I’m posted the first version of this post on Wednesday August 4 from an Internet Cafe in Canmore, Alberta, where I was camping on holidays. I came for the Canmore Folk Festival and arrived in time to see most of the Festival in spite of car trouble. I finished this post from my friend Randy’s house in Edmonton on August 5.
I had a call Wednesday morning from Red, the manager of the group home where n. is nominally staying. He said n. had come back after several nights awol, but was voicing ideas of hopelessness and worthlessness. Red wanted to call in the Mobile Crisis Intervention unit to meet and assess him.
I haven’t mentioned n. in my posts since June 23.
Claire went to her mother’s family cottage on the weekend of June 26 and 27, and I managed to find n. at the group home and to connect with him that Friday. He had been awol from the group home and I realized that he seemed to be staying with his friend Mark B. at a residence on St. Mary’s Road in St. Vital. Mark’s family name and phone number had been recorded in the call display of my telephone recently, and I recognized it as a number n. had called from last fall when he was on the street for the first time.
N. agreed to meet me and let me my him dinner on Friday evening if I picked him up in St. Vital. He also agreed to come home Saturday night to have dinner and watch a movie, if I would let him use the computer to download songs and burn a CD. We managed to talk on Friday, but he spent most of his time on Saturday using the computer.
He said he didn’t like the group home because it was boring. He did not have access to a computer or a video game console. He said he had a video game console at his friend’s house. He said he had been promised “independent living” by his CFS worker and was getting tired of it. His view of that program is that he would get an apartment with the rent paid by the government. I didn’t hear from n. for the next few days.
I later learned that his friend Mark B. had been in jail most of the winter on drug charges, and had been released on a bail review in May, under house arrest. Mark is an adult with a history of stealing cars for joyriding and dumb stunts. It would seem that when Mark got out of jail and went home, n. connected with him and managed to stay with him.
On Sunday July 4, n. called me in the evening. He wanted to get together and suggested I could buy him supper. I picked him up at the St. Vital mall and I saw that his buddy Cody was hanging around when I picked him up. I think that Cody uses crystal meth a lot, although he uses anything else he can get too. He has that lean skeletal look. I think n. doesn’t use crystal except when Cody is around. N. seems to get agitated and gets into his most harmful and wildest behaviour with Cody.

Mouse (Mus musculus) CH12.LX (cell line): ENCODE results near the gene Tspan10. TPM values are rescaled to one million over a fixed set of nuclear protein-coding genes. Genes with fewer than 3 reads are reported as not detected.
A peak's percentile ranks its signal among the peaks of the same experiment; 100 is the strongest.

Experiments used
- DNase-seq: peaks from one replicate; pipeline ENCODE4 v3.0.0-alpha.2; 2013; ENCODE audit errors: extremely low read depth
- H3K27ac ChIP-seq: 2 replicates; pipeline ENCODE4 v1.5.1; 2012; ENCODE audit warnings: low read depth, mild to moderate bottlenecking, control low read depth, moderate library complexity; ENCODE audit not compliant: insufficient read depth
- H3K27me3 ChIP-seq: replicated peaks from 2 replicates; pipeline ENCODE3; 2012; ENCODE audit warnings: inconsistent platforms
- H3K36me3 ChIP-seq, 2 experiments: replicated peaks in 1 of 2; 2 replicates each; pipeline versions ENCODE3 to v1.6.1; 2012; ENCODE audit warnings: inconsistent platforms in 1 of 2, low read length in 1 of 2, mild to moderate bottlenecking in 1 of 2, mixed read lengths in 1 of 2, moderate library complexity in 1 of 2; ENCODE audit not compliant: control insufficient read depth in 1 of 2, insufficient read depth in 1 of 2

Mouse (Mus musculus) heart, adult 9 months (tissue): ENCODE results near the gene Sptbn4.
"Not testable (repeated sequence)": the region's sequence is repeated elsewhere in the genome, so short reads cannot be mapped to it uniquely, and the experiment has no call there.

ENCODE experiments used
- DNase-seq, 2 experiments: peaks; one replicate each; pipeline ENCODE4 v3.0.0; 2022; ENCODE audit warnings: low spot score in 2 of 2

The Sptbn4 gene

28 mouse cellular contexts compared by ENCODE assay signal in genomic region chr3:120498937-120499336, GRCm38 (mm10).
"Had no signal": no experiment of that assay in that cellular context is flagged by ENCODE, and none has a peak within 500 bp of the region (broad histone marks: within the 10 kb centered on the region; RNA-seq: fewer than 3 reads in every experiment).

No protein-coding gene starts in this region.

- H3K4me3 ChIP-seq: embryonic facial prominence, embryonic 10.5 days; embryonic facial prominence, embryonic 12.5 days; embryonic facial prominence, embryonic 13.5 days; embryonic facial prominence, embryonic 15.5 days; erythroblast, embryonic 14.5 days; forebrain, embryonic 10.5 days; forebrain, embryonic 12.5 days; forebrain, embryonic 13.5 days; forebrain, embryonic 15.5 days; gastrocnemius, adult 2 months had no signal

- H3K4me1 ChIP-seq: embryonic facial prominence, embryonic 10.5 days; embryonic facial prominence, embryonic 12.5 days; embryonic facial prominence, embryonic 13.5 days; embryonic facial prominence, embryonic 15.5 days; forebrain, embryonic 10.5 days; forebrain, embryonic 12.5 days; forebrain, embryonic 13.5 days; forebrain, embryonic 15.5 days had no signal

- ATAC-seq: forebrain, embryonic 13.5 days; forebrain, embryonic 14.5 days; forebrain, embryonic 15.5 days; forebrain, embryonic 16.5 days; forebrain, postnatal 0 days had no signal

N. seemed to be pressing me to get the meal. He suggested a quick trip to the take-out at the nearest fast food place. He smelled of cigarettes. I suspect that he was going to take off when he had the food in his hand. I told him that he was manipulating me into getting him a meal after he had been avoiding his group home.
He said he wanted to talk and he told me that he found his life was pointless but he immediately also said that he was not thinking about suicide. I listened with some skepticism because n. has a history of manipulation to get sympathy. I thought he was finding that his life was not as much fun as he thought it was going to be, and that he was playing the illness card to get some respite. He complained about the group home, repeating his old complaint that it was boring, and adding complaints about his roommate. He said he couldn’t sleep there because his roommate snored.
After I listened to his story, I told him that my life was boring too and that I was trying to maintain my healthy habits – cycling with my friends and taking care of myself, and his sister, and our home. He got angry and accused me of not listening to him. I said I had come out, late in the evening, when I was tired, on short notice. I had agreed to buy food and he had started to try to manage my purchases. I wondered what he was doing with Cody. I said I could take him for dinner, or take him back to the group home. He said he had plans and didn’t want to go back yet. I gave him a bus ticket to get home. I went home.
On Monday July 5, I heard from Jan. She had gone to her family’s cottage at Minaki on Friday, and had received a call from n. on her cell phone. He had wanted her to take him to the lake, and she had refused because she was already in transit. She had also given him a series of rules and limits. Apparently n. didn’t like her conditions.